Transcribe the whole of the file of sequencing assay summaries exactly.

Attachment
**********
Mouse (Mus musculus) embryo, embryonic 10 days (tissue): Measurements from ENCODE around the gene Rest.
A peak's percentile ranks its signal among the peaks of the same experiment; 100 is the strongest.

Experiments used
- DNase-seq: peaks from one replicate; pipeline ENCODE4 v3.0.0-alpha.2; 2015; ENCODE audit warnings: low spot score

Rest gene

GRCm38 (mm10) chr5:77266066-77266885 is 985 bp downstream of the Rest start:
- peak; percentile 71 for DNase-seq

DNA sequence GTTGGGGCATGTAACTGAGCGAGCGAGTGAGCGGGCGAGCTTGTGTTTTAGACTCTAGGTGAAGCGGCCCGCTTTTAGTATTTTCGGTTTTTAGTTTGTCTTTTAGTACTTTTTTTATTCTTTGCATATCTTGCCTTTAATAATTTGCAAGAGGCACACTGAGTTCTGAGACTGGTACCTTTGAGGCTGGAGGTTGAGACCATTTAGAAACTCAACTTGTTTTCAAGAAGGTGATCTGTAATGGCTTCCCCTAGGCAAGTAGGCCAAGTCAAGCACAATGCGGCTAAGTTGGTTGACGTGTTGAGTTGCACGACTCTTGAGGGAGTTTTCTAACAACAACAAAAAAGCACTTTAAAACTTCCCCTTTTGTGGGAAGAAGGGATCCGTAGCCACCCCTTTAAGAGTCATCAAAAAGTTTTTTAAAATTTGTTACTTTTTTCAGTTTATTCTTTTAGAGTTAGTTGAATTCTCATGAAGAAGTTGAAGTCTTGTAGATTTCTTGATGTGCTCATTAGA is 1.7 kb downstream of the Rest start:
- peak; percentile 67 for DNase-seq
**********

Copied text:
Mouse (Mus musculus) embryo, embryonic 10 days (tissue): Measurements from ENCODE around the gene Rest.
A peak's percentile ranks its signal among the peaks of the same experiment; 100 is the strongest.

Experiments used
- DNase-seq: peaks from one replicate; pipeline ENCODE4 v3.0.0-alpha.2; 2015; ENCODE audit warnings: low spot score

Rest gene

GRCm38 (mm10) chr5:77266066-77266885 is 985 bp downstream of the Rest start:
- peak; percentile 71 for DNase-seq

DNA sequence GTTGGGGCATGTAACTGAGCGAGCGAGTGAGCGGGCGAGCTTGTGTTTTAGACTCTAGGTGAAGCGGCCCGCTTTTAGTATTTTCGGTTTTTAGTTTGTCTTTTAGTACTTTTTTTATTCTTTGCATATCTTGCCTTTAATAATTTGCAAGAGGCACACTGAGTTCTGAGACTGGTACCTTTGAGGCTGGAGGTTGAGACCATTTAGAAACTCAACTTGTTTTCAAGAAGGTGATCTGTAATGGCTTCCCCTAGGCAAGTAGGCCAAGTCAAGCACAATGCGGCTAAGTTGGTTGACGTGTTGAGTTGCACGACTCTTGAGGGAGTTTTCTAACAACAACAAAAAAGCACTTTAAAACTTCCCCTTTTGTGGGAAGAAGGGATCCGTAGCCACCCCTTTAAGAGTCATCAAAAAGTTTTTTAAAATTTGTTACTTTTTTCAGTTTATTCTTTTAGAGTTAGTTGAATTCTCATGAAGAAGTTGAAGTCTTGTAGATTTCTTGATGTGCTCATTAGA is 1.7 kb downstream of the Rest start:
- peak; percentile 67 for DNase-seq